His possessiveness didn’t bother me too much at first. I always had a camera when we were together, on road trips, at his home, and during rehearsals, and being so close to him gave me opportunities for photographs that I’ve had with few others. But after a while, it began to trouble me. I never knew where he’d turn up next.

One night, I was driving down Sunset Boulevard with my wife, Peggy, when she said, “I think that guy on the motorcycle is following us.” There was a biker behind us with one of those black, bubble-plastic helmets that didn’t reveal his face. “Yeah,” I said, “that’s Steve.” “How do you know it’s Steve?” she asked. “I just know. Watch.” At the next stoplight, I rolled down my window, waved at the familiar silhouette, and shouted, “Hey! Steve!” Whereupon the mysterious biker turned onto a side street and sped off into the night.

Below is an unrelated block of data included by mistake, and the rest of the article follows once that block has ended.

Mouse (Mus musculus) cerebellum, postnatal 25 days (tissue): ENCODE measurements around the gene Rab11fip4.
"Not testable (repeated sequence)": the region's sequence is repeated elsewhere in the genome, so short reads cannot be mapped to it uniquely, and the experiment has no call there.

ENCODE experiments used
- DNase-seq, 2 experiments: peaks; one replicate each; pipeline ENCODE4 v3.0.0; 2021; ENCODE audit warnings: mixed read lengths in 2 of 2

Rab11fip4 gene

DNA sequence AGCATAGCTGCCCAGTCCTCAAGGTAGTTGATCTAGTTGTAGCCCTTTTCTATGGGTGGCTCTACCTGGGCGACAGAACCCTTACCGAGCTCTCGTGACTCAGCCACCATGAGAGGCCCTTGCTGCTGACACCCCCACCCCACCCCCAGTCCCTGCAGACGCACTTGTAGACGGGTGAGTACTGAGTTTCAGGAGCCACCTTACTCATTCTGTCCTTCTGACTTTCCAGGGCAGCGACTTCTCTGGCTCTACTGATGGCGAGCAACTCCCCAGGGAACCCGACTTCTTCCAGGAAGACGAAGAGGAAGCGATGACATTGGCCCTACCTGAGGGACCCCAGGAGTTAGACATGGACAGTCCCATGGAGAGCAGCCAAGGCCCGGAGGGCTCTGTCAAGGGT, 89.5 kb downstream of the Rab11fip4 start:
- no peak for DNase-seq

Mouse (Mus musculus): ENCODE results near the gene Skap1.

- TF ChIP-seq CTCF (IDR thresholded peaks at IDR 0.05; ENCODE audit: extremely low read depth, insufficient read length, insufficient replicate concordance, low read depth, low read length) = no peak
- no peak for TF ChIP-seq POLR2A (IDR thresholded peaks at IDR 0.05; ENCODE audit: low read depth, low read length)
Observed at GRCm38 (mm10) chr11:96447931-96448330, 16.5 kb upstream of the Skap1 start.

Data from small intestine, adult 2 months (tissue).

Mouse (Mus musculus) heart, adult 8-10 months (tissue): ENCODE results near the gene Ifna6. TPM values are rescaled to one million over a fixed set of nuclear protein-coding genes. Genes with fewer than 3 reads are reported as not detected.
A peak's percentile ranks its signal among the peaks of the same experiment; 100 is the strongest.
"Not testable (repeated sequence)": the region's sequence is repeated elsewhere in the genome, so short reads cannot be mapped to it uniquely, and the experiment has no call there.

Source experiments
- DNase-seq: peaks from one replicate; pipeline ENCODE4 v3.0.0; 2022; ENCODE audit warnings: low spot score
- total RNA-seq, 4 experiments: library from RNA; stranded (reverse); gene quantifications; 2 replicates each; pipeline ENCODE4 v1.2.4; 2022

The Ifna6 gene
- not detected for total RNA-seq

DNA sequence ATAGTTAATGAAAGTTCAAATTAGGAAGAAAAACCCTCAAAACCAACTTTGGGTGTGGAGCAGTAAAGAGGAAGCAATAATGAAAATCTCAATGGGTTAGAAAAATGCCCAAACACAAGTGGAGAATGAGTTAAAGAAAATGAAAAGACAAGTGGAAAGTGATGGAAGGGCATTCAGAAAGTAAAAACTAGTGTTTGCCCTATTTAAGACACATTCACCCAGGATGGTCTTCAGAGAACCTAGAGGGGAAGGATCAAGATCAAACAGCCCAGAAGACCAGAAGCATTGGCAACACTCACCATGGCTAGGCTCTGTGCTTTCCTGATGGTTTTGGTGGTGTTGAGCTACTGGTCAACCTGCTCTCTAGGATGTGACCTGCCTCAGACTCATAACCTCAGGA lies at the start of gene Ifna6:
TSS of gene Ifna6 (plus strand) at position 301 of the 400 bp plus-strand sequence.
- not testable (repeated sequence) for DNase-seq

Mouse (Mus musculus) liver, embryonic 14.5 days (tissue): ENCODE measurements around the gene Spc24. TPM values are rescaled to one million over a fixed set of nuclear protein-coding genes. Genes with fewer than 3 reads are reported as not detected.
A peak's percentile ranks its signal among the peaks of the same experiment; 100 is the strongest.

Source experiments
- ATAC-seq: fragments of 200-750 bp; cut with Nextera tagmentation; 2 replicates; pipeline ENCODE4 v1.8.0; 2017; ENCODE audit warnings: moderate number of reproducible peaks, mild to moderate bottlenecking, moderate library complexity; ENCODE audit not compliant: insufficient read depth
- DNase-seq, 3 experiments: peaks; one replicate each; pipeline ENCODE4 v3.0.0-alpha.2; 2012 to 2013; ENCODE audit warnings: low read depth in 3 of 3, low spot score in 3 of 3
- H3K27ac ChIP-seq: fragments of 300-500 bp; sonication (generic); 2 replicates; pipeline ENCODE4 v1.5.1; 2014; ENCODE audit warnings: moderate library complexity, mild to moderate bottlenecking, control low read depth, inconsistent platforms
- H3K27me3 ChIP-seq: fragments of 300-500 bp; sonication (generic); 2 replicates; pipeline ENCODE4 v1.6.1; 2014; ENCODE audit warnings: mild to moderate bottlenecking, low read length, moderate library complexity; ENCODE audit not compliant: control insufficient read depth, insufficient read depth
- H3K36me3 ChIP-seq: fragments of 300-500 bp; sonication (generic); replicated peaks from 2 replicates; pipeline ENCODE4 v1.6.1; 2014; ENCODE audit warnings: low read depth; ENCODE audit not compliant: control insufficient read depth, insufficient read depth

The next day, I saw the same motorcycle and helmet near Steve’s dressing room at the studio. I confronted him with his pursuit of us the night before. A sheepish look came over his face, and he said, “Hey, man, I got to have some fun, don’t I?”

— from “Claxton Interview: Steve McQueen” (digitaljournalist.org)